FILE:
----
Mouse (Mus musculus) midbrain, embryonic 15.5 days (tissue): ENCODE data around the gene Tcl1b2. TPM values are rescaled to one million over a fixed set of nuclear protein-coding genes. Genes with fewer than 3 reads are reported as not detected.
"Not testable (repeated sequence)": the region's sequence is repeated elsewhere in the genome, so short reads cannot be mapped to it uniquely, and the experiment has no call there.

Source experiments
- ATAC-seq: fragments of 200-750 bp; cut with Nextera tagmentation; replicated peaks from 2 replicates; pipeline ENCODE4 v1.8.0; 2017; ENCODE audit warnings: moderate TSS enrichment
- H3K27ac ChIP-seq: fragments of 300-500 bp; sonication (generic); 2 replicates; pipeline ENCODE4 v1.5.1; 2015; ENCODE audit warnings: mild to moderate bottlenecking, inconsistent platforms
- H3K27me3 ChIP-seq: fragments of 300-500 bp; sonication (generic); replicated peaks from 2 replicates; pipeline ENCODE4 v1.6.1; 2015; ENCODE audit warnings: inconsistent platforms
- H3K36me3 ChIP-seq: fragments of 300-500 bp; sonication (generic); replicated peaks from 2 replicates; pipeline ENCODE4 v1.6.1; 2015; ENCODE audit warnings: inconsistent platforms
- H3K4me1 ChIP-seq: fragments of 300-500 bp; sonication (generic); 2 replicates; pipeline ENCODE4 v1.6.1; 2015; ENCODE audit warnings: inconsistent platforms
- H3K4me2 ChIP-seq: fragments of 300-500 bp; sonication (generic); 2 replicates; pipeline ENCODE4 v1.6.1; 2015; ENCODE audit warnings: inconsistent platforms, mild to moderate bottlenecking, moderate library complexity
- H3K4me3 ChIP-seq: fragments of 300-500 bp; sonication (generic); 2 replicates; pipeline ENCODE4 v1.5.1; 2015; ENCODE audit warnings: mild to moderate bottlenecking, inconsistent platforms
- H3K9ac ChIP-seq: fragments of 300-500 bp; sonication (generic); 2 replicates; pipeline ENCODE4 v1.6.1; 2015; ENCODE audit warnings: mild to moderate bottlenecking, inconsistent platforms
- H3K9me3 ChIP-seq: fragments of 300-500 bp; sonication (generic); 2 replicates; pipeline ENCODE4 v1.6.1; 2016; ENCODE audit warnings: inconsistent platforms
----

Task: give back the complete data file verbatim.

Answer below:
Mouse (Mus musculus) midbrain, embryonic 15.5 days (tissue): ENCODE data around the gene Tcl1b2. TPM values are rescaled to one million over a fixed set of nuclear protein-coding genes. Genes with fewer than 3 reads are reported as not detected.
"Not testable (repeated sequence)": the region's sequence is repeated elsewhere in the genome, so short reads cannot be mapped to it uniquely, and the experiment has no call there.

Source experiments
- ATAC-seq: fragments of 200-750 bp; cut with Nextera tagmentation; replicated peaks from 2 replicates; pipeline ENCODE4 v1.8.0; 2017; ENCODE audit warnings: moderate TSS enrichment
- H3K27ac ChIP-seq: fragments of 300-500 bp; sonication (generic); 2 replicates; pipeline ENCODE4 v1.5.1; 2015; ENCODE audit warnings: mild to moderate bottlenecking, inconsistent platforms
- H3K27me3 ChIP-seq: fragments of 300-500 bp; sonication (generic); replicated peaks from 2 replicates; pipeline ENCODE4 v1.6.1; 2015; ENCODE audit warnings: inconsistent platforms
- H3K36me3 ChIP-seq: fragments of 300-500 bp; sonication (generic); replicated peaks from 2 replicates; pipeline ENCODE4 v1.6.1; 2015; ENCODE audit warnings: inconsistent platforms
- H3K4me1 ChIP-seq: fragments of 300-500 bp; sonication (generic); 2 replicates; pipeline ENCODE4 v1.6.1; 2015; ENCODE audit warnings: inconsistent platforms
- H3K4me2 ChIP-seq: fragments of 300-500 bp; sonication (generic); 2 replicates; pipeline ENCODE4 v1.6.1; 2015; ENCODE audit warnings: inconsistent platforms, mild to moderate bottlenecking, moderate library complexity
- H3K4me3 ChIP-seq: fragments of 300-500 bp; sonication (generic); 2 replicates; pipeline ENCODE4 v1.5.1; 2015; ENCODE audit warnings: mild to moderate bottlenecking, inconsistent platforms
- H3K9ac ChIP-seq: fragments of 300-500 bp; sonication (generic); 2 replicates; pipeline ENCODE4 v1.6.1; 2015; ENCODE audit warnings: mild to moderate bottlenecking, inconsistent platforms
- H3K9me3 ChIP-seq: fragments of 300-500 bp; sonication (generic); 2 replicates; pipeline ENCODE4 v1.6.1; 2016; ENCODE audit warnings: inconsistent platforms